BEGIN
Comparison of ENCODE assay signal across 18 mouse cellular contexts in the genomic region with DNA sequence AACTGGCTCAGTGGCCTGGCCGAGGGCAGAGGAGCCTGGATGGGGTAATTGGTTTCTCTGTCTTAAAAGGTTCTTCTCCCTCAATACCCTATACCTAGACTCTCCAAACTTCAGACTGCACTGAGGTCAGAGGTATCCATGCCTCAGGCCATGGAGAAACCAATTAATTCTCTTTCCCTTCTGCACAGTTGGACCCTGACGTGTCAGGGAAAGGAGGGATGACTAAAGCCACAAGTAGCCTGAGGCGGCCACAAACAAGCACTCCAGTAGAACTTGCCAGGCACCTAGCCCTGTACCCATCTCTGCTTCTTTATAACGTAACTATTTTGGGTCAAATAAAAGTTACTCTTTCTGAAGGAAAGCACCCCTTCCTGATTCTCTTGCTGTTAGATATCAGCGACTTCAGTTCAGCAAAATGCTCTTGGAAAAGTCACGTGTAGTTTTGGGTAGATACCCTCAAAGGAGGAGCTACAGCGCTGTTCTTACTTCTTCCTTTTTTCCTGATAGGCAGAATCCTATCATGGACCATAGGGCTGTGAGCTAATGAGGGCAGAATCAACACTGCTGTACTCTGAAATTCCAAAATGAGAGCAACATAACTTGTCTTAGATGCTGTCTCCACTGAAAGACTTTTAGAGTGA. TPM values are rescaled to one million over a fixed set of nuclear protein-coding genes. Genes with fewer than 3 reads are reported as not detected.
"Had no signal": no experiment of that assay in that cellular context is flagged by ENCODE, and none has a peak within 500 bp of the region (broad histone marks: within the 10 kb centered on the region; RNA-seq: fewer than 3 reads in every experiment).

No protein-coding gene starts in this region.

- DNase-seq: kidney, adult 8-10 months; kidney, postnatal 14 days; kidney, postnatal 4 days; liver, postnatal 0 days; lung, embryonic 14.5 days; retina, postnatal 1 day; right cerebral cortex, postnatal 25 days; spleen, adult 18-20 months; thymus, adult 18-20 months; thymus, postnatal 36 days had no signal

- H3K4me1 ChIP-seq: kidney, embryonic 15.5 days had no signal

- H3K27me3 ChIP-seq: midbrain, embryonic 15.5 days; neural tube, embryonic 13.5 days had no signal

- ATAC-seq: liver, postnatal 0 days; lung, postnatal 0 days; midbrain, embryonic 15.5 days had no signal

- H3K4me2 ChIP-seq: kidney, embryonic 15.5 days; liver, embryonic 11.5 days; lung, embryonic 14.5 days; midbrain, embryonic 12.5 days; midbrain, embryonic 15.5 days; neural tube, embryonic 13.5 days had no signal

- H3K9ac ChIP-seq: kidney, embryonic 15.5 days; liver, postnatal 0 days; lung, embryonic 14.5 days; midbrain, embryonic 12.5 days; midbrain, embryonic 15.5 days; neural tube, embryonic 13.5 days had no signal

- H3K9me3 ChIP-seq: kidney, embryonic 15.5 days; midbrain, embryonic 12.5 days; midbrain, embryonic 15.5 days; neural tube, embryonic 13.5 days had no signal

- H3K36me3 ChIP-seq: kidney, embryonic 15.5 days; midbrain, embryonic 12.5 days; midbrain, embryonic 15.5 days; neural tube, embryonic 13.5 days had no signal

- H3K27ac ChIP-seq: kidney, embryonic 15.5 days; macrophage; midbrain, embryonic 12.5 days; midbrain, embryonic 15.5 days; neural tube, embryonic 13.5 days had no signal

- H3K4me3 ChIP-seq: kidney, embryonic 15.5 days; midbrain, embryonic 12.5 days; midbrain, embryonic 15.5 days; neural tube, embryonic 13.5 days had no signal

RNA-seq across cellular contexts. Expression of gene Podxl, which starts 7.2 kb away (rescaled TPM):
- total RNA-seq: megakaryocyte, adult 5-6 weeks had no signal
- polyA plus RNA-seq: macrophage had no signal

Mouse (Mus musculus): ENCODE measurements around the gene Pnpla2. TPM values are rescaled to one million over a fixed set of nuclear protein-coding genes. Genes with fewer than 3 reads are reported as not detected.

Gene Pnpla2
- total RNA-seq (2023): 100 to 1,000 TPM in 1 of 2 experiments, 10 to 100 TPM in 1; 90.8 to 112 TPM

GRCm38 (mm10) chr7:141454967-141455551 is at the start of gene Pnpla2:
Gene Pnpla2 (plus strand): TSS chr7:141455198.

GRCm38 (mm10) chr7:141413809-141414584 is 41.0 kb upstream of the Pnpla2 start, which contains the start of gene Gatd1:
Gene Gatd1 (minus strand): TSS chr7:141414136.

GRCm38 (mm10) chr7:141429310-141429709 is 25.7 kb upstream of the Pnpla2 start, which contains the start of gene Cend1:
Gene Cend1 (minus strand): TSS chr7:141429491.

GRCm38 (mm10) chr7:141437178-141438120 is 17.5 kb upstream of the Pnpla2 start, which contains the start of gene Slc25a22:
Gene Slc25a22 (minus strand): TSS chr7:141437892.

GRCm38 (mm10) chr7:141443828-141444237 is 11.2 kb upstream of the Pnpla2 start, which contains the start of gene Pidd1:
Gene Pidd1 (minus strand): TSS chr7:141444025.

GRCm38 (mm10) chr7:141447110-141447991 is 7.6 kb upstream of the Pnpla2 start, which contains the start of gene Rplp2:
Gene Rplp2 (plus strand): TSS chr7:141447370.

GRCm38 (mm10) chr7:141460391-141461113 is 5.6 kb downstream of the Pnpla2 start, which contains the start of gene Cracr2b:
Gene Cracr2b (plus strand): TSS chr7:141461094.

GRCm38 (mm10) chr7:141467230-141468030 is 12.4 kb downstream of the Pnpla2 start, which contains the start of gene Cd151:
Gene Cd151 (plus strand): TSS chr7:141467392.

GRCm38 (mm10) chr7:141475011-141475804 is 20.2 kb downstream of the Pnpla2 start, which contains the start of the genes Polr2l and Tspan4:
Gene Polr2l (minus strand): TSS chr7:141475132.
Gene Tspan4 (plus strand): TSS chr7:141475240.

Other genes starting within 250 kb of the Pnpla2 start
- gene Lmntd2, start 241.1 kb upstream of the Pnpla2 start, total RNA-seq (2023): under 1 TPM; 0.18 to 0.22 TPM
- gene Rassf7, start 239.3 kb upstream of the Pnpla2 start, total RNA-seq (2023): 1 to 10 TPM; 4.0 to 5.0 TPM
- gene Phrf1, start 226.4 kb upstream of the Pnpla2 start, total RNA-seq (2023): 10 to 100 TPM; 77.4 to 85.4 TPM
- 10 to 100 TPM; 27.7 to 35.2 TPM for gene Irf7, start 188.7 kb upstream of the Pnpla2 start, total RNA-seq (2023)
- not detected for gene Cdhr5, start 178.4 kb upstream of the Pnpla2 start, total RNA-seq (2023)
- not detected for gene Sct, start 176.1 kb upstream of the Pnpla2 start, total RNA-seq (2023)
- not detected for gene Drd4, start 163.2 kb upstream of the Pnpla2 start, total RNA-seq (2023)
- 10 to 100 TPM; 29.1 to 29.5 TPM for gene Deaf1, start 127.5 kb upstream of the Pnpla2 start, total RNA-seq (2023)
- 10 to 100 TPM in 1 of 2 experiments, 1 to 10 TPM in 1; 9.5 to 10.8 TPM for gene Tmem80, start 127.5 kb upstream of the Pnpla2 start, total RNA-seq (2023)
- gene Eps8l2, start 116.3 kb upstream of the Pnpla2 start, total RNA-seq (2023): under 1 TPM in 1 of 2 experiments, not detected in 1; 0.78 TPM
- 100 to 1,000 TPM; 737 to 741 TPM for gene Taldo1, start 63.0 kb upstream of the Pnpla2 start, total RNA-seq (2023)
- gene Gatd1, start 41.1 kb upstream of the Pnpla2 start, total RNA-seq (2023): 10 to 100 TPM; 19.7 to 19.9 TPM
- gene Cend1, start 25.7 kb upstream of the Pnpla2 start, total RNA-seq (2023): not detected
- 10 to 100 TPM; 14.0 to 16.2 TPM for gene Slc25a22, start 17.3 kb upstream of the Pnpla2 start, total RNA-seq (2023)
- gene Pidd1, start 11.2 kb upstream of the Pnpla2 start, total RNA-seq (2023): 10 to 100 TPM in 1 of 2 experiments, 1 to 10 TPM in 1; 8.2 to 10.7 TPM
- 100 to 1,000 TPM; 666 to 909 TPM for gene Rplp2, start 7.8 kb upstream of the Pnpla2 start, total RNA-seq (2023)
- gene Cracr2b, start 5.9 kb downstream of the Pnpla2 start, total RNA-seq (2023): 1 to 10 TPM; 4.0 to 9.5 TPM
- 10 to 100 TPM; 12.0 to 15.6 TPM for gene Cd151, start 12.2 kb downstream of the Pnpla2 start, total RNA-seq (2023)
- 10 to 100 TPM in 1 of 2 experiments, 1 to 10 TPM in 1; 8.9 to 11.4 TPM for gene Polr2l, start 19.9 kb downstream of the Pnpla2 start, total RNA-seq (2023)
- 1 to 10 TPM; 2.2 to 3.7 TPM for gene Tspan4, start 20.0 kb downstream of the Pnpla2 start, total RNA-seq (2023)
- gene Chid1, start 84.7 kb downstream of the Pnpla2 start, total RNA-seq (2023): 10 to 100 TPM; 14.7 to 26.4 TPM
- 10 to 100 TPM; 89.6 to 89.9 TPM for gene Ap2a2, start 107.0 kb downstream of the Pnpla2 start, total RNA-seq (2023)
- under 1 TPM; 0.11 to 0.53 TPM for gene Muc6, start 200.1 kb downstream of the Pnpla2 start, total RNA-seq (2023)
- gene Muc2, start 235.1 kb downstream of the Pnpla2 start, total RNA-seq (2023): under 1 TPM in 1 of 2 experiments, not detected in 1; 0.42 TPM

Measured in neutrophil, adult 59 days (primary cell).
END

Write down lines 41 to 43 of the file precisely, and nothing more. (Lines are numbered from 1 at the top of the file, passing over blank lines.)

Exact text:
- gene Rassf7, start 239.3 kb upstream of the Pnpla2 start, total RNA-seq (2023): 1 to 10 TPM; 4.0 to 5.0 TPM
- gene Phrf1, start 226.4 kb upstream of the Pnpla2 start, total RNA-seq (2023): 10 to 100 TPM; 77.4 to 85.4 TPM
- 10 to 100 TPM; 27.7 to 35.2 TPM for gene Irf7, start 188.7 kb upstream of the Pnpla2 start, total RNA-seq (2023)